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We have about 3/4 different projects, each sharing a certain level of data. Some data is not shared, but all the data access has ended up in a single namespace that is included in every project.

Utility methods and other "shared functionality" is continually added to this root namespace, and is ultimately fairly organized, but it all ends up in a single dll to be included in projects.

To me it seems overly centralized but does it qualify to labeled a God Namespace? (does that term even make sense?)

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There is no difference between a global variable and a variable in a namespace if nothing exists outside of that namespace. – stonemetal Feb 15 '12 at 20:17

I would say it's definitely not as bad as a God Object or Super Object. Those are a whole different animal that is hard to write, maintain, debug, and test and they should be avoided at all costs.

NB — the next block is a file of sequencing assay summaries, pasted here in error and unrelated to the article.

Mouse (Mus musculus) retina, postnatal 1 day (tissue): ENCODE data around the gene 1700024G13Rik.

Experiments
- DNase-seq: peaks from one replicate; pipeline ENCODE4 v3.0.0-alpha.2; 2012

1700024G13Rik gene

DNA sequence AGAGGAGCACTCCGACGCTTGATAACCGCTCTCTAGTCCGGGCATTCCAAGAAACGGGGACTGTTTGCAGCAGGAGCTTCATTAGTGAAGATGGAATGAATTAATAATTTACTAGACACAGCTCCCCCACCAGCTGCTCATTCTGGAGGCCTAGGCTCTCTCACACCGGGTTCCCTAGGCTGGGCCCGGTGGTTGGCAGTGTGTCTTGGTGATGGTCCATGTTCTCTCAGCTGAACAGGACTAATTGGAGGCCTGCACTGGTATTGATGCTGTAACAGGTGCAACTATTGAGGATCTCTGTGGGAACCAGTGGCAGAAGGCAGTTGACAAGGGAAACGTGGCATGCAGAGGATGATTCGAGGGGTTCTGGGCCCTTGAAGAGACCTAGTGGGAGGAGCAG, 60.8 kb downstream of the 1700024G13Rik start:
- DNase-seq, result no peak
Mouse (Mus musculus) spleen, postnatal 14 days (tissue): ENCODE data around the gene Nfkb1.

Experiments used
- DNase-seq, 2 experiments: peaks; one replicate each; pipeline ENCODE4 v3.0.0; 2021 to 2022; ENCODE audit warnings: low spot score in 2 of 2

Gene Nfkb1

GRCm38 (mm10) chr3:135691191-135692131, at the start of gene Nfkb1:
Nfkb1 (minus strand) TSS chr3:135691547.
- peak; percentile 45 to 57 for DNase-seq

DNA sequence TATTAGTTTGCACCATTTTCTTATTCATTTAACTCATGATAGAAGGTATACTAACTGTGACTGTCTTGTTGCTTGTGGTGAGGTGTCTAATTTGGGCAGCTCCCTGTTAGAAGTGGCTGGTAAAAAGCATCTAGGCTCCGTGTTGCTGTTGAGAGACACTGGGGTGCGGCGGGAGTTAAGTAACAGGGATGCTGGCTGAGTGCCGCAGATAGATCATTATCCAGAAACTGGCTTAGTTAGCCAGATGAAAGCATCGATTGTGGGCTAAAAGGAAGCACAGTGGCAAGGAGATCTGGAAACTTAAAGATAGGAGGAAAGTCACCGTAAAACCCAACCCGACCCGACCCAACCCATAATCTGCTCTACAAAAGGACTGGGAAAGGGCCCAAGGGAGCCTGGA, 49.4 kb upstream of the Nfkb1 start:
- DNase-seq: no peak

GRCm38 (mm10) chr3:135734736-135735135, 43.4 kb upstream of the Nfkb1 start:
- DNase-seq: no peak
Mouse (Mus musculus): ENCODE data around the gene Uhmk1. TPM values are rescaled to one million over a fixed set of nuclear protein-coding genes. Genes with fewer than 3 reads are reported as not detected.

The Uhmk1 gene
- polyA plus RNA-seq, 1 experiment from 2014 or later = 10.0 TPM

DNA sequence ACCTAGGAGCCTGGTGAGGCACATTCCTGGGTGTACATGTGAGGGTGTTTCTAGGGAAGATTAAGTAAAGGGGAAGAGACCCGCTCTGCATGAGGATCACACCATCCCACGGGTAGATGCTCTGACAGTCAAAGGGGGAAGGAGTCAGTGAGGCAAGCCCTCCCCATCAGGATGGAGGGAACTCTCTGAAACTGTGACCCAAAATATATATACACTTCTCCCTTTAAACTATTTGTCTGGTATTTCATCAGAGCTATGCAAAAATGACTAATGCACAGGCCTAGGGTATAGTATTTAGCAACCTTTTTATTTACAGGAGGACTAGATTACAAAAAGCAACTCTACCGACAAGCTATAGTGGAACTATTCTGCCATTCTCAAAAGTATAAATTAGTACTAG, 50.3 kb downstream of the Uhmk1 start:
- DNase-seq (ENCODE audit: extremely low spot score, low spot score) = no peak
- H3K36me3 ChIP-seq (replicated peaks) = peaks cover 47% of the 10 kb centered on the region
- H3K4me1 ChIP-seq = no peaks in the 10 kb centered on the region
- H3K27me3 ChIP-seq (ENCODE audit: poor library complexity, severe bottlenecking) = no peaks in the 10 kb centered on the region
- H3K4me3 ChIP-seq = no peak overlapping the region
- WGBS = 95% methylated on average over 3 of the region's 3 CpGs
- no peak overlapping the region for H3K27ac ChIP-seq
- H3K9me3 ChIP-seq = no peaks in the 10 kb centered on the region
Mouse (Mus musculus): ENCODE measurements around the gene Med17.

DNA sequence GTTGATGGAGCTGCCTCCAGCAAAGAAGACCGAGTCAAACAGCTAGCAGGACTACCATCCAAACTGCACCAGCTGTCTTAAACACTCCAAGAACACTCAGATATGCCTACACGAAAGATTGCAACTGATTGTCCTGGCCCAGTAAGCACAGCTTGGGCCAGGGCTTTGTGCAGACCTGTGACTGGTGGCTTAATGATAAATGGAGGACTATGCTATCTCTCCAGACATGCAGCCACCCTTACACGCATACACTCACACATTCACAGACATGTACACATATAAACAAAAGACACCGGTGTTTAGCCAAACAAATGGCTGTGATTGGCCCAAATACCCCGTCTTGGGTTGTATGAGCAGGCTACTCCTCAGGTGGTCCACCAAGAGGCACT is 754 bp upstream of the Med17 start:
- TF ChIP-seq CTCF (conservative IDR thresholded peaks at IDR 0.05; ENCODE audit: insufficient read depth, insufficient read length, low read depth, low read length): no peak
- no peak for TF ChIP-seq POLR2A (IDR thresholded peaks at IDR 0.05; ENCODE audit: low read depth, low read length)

As far as the namespace goes, that's definitely a legitimate concern, and if you are finally getting to the point where your namespace is becoming overcrowded I don't see a problem with splitting it up across a boundary that makes sense.

So, to answer the question in your title: no

Should you add additional namespaces? only if it makes writing and maintaining code easier.

This answer is somewhat generic, but I'm not sure I can be much more help without more details.

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+1 We use a '<Company>.Enterprise' namespace for our shared items. It's currently broken up into 7 or 8 dlls based on function. – DaveE Feb 15 '12 at 19:13

I don't think that there is single yes or no question, but anything that ends up being "God" is not a good sign. You don't provide any details about the language that you are using, but IMHO putting everything in a single namespace is as bad as using namespace std is in C++. In general you should try to avoid namespace pollution. You can find some more arguments about the pros/cons of single/multiple namespaces on

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